The three network anchors were asked about those claims on CBS News' Early Show Wednesday morning, while promoting a special on cancer to air in September.
"I think it's a very legitimate allegation," said CBS News' Katie Couric. "I think it's one of the most embarrassing chapters in American journalism.
"And I think there was a sense of pressure from corporations who own where we work and from the government itself to really squash any kind of dissent or any kind of questioning of it," Couric added. "I think it was extremely subtle but very, very effective."
ABC News' Charles Gibson disagreed with Couric.
"I think that the media did a pretty good job of focusing and asking the questions," he said. "We were not given access to get into the country … to go along with the inspectors. But the questions were asked.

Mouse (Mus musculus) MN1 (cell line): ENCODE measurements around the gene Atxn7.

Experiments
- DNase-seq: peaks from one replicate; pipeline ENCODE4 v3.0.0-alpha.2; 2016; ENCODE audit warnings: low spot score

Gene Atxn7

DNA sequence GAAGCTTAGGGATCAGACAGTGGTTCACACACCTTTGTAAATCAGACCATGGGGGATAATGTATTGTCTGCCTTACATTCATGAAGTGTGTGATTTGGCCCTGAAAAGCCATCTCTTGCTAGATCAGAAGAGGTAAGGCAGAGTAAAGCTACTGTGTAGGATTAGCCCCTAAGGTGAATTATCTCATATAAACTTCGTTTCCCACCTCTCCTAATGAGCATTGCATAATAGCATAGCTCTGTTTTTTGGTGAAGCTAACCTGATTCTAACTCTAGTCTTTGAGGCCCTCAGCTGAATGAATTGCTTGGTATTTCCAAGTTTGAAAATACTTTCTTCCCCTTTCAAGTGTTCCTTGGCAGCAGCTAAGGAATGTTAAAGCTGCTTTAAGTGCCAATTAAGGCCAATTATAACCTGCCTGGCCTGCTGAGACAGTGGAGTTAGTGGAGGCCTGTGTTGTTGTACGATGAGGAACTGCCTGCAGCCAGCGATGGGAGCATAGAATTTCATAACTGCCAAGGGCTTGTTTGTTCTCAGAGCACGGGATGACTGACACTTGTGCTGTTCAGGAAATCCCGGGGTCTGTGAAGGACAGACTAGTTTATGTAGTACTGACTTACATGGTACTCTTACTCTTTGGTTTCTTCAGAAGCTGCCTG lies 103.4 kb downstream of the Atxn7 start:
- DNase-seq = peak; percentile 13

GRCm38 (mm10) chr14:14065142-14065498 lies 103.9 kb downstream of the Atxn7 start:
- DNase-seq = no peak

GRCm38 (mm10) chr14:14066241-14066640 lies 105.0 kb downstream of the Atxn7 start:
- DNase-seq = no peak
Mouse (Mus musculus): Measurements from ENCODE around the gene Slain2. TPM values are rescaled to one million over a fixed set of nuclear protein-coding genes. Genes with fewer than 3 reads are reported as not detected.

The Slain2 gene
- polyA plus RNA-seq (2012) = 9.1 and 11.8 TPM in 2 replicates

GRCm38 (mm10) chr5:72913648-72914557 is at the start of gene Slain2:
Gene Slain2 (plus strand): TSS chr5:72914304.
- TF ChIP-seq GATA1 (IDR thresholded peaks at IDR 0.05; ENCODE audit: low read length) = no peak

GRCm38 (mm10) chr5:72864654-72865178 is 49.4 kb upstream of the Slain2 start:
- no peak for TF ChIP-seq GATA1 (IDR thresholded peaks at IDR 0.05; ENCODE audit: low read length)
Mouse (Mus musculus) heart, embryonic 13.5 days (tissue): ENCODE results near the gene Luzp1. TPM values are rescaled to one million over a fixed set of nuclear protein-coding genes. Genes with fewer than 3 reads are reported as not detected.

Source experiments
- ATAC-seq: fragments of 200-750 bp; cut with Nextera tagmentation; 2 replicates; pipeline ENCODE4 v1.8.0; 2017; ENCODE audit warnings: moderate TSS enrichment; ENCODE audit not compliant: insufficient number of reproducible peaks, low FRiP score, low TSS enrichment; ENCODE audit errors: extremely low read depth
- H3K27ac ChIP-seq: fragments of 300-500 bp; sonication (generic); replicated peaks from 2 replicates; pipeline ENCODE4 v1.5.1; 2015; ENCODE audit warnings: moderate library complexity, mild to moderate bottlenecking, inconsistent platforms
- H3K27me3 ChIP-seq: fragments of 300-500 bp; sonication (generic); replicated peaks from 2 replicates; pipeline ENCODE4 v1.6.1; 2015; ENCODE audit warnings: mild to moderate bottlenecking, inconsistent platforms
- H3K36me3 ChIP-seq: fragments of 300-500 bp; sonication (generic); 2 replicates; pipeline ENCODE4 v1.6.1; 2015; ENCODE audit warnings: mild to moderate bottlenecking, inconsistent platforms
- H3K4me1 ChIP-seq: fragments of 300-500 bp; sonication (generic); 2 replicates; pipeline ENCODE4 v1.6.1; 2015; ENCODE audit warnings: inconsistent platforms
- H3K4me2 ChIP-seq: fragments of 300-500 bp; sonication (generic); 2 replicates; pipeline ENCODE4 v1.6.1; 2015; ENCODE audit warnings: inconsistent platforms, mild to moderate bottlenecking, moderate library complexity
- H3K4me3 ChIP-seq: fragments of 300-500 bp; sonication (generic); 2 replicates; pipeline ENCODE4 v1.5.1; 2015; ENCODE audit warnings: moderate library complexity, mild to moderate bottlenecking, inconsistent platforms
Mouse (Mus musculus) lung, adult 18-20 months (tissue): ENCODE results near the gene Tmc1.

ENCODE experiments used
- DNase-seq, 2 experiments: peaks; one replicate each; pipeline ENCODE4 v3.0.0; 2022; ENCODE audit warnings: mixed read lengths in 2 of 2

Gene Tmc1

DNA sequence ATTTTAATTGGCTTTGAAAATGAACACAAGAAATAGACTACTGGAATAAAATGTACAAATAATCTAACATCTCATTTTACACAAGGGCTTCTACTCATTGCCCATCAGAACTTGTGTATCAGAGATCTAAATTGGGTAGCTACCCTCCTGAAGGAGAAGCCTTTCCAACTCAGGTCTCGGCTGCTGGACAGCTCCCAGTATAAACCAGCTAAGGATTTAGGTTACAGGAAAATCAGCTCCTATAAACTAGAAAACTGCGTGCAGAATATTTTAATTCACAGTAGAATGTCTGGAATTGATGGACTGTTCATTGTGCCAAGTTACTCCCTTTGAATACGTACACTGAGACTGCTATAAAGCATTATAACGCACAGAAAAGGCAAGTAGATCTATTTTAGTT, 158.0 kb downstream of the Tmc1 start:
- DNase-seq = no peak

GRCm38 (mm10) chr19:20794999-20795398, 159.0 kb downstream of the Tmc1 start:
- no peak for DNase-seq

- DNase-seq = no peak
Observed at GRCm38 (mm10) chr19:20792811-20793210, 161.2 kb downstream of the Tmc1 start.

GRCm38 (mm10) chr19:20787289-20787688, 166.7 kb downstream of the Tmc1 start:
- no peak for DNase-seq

"It was just a drum beat from the government, and I think it's convenient now to blame the media, but I don't," he added.
NBC News' Brian Williams said it was the mood of the country after 9/11 that influenced the coverage.
"I think people have to remember the post-9/11 era and how that felt and what the president felt he was empowered to do, and that Colin Powell speech at the U.N.," he said.
Couric, however, countered Williams' assessment.
"Our responsibility is to sometimes go against the mood of the country," she said, "and ask the hard questions."